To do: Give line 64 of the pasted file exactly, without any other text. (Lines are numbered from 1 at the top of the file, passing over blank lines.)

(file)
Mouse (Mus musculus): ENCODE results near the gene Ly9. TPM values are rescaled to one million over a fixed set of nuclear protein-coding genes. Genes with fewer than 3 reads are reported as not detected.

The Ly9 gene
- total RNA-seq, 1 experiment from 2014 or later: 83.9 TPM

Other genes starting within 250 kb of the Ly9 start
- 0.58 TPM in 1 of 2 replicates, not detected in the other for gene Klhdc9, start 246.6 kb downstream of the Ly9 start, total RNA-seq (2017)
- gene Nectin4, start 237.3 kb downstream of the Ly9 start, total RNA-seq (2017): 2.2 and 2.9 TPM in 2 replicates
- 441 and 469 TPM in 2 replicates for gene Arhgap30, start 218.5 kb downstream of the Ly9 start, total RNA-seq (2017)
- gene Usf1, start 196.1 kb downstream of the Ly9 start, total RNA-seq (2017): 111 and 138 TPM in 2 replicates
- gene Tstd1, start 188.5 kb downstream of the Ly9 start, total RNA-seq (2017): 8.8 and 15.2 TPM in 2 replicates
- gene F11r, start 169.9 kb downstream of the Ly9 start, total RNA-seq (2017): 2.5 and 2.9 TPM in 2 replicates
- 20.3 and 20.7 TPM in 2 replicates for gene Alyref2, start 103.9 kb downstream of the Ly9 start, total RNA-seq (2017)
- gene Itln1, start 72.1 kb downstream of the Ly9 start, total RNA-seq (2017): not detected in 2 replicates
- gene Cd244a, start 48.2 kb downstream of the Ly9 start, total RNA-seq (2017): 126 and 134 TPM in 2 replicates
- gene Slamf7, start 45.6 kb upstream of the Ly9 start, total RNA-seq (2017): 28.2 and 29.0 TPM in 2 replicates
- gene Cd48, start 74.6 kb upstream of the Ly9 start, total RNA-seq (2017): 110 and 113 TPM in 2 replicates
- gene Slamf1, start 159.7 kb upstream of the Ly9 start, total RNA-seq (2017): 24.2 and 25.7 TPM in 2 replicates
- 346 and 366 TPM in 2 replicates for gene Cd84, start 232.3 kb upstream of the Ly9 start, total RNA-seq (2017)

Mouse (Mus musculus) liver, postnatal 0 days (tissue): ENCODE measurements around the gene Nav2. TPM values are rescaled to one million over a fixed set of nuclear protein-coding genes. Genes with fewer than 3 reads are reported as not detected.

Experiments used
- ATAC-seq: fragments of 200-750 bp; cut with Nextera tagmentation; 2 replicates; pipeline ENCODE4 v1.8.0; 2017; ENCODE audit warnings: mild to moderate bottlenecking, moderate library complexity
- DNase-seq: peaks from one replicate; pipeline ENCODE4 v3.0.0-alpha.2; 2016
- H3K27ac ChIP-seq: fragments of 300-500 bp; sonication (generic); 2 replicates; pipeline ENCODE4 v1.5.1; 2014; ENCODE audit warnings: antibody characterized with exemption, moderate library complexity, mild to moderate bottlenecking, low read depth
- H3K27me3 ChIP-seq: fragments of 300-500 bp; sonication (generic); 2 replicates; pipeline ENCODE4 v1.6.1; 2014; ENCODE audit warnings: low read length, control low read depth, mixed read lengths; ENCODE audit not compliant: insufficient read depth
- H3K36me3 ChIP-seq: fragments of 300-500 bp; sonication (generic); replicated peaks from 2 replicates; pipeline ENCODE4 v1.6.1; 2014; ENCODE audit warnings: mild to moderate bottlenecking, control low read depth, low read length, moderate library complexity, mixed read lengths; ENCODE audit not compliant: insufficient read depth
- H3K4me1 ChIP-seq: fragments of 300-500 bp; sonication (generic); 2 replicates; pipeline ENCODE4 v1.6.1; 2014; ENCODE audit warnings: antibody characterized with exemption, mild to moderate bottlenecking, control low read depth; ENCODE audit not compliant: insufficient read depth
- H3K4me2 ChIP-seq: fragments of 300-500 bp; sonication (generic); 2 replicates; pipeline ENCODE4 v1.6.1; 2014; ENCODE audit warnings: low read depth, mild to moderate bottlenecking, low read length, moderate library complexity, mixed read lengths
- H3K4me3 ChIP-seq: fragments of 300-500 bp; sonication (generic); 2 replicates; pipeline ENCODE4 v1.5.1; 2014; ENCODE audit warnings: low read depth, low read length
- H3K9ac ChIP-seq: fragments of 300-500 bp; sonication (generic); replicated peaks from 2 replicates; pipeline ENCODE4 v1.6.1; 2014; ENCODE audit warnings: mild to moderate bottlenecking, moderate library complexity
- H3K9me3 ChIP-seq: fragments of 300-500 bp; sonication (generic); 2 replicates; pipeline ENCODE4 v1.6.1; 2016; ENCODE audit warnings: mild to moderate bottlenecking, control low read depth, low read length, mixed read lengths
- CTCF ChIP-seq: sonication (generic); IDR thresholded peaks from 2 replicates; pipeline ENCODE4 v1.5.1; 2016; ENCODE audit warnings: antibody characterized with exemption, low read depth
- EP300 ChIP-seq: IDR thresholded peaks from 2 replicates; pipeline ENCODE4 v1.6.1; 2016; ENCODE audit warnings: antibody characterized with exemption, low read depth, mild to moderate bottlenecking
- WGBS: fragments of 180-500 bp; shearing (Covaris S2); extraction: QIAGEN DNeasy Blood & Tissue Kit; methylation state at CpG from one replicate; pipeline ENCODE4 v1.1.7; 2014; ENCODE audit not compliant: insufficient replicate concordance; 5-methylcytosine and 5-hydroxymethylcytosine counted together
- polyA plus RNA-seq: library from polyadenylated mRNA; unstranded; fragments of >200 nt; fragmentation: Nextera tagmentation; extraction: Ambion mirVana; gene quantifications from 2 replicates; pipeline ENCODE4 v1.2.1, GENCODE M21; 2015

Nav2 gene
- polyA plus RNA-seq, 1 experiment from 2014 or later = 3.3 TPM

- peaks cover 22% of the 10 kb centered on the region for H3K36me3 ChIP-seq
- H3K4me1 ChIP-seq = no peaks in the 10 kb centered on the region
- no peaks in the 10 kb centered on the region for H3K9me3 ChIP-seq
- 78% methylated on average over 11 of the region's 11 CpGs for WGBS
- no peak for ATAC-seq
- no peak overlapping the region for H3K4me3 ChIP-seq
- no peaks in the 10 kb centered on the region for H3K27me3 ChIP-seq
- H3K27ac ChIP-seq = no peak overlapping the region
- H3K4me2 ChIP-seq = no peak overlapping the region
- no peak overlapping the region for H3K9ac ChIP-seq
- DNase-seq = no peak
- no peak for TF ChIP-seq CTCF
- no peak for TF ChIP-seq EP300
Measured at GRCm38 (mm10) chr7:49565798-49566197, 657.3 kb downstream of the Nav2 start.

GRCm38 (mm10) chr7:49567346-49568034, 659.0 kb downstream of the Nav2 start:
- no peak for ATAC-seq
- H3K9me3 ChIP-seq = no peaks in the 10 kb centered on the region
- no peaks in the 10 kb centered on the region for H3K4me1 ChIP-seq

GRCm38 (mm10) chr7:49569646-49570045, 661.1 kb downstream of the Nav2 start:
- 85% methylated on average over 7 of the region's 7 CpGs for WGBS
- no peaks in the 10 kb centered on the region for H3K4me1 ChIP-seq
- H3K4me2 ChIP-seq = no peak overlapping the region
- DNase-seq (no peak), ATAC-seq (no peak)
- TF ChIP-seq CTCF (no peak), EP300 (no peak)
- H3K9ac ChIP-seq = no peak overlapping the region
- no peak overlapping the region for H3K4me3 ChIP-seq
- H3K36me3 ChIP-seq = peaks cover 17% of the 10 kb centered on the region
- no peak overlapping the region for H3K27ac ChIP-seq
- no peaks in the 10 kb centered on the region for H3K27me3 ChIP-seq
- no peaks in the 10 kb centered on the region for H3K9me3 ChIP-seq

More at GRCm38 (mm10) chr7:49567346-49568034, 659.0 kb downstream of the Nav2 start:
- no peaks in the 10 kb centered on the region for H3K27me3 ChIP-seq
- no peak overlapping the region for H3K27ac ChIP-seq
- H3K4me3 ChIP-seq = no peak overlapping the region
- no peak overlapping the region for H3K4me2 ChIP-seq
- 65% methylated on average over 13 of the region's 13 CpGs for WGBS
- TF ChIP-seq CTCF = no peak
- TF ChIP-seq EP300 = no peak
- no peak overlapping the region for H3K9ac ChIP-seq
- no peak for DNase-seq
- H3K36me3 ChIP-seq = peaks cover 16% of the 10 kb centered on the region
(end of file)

- no peaks in the 10 kb centered on the region for H3K27me3 ChIP-seq